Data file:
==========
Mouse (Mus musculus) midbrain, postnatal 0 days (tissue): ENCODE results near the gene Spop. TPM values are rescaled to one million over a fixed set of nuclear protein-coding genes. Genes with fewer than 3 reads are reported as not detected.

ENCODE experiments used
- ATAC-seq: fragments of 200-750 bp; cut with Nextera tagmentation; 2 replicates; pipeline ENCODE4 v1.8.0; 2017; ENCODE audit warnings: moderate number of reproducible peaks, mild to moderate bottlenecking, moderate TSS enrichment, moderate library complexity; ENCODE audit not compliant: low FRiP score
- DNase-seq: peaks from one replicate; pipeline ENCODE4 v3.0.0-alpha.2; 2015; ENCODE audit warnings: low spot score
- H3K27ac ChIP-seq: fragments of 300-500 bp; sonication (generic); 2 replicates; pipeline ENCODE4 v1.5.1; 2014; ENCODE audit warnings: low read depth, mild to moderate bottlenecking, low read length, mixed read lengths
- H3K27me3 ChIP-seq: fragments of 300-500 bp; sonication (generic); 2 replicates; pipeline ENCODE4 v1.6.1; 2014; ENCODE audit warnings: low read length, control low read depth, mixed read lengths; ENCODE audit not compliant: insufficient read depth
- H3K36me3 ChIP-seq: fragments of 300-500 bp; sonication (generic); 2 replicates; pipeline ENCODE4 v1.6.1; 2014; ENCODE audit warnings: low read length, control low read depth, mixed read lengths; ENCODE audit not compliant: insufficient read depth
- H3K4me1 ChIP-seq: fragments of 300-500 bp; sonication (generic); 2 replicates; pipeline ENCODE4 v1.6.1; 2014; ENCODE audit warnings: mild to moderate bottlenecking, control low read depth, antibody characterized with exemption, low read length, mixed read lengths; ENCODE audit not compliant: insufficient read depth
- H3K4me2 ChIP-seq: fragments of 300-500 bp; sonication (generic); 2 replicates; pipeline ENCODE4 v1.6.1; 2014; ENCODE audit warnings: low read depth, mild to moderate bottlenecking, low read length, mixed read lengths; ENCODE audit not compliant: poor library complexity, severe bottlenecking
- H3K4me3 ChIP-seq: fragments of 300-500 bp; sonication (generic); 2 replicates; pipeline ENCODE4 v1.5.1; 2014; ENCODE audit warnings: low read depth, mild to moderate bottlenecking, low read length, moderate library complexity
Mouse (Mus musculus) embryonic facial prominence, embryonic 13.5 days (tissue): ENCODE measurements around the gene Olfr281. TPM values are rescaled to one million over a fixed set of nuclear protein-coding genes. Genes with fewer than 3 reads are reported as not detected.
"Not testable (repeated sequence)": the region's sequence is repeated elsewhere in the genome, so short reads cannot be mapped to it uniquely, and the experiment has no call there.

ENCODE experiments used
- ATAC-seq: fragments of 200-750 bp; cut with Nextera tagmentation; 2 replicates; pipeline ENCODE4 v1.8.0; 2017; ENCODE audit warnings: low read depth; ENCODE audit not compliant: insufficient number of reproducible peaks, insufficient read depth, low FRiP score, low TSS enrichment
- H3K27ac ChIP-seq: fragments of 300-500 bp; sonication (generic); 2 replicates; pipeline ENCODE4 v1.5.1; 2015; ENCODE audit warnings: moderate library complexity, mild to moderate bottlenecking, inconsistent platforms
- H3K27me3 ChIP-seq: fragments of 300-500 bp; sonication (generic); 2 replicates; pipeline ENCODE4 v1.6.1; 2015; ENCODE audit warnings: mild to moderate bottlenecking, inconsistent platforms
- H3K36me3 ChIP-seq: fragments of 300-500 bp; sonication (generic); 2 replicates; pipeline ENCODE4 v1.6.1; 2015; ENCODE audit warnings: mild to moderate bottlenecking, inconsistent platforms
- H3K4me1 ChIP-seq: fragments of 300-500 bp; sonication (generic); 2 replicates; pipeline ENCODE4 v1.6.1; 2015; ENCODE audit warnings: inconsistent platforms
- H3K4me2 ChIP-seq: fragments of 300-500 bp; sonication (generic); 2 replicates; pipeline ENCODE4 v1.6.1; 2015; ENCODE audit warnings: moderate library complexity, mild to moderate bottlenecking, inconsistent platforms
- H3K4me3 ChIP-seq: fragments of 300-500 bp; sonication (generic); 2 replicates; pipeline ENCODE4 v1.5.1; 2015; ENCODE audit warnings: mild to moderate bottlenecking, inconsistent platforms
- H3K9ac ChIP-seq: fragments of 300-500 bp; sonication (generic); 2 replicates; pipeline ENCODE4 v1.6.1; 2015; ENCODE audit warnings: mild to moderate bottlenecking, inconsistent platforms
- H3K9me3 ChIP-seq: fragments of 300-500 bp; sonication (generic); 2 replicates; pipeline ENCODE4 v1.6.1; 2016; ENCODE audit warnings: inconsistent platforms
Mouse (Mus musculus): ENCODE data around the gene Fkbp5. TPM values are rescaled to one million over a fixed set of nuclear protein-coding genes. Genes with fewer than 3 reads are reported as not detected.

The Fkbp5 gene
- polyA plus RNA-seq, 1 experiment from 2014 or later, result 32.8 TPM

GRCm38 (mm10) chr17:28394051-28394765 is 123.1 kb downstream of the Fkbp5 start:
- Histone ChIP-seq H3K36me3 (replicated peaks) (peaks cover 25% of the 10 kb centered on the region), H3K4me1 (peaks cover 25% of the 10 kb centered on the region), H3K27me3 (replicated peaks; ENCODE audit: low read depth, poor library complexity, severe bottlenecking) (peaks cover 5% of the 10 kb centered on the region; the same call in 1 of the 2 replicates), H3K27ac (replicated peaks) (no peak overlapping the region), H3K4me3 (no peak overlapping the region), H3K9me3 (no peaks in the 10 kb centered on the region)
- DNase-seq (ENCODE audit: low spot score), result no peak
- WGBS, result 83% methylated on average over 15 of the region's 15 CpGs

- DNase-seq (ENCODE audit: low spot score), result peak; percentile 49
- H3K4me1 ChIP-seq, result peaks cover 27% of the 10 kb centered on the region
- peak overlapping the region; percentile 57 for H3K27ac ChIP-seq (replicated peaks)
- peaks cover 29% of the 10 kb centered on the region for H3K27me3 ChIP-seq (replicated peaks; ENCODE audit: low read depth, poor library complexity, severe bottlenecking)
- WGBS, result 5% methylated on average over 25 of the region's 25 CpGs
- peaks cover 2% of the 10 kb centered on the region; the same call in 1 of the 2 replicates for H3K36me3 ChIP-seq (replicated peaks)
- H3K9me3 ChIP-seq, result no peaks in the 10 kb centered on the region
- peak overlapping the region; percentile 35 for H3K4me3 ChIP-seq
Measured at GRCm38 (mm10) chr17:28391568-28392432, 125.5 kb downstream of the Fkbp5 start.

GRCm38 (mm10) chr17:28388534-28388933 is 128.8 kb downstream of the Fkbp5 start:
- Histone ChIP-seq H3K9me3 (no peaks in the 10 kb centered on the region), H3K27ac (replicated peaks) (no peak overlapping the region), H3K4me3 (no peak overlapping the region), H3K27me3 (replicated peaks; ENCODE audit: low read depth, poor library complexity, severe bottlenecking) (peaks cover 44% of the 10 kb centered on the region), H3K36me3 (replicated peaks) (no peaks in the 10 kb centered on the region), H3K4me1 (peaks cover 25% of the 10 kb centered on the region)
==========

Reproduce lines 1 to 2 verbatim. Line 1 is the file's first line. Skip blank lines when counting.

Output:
Mouse (Mus musculus) midbrain, postnatal 0 days (tissue): ENCODE results near the gene Spop. TPM values are rescaled to one million over a fixed set of nuclear protein-coding genes. Genes with fewer than 3 reads are reported as not detected.

ENCODE experiments used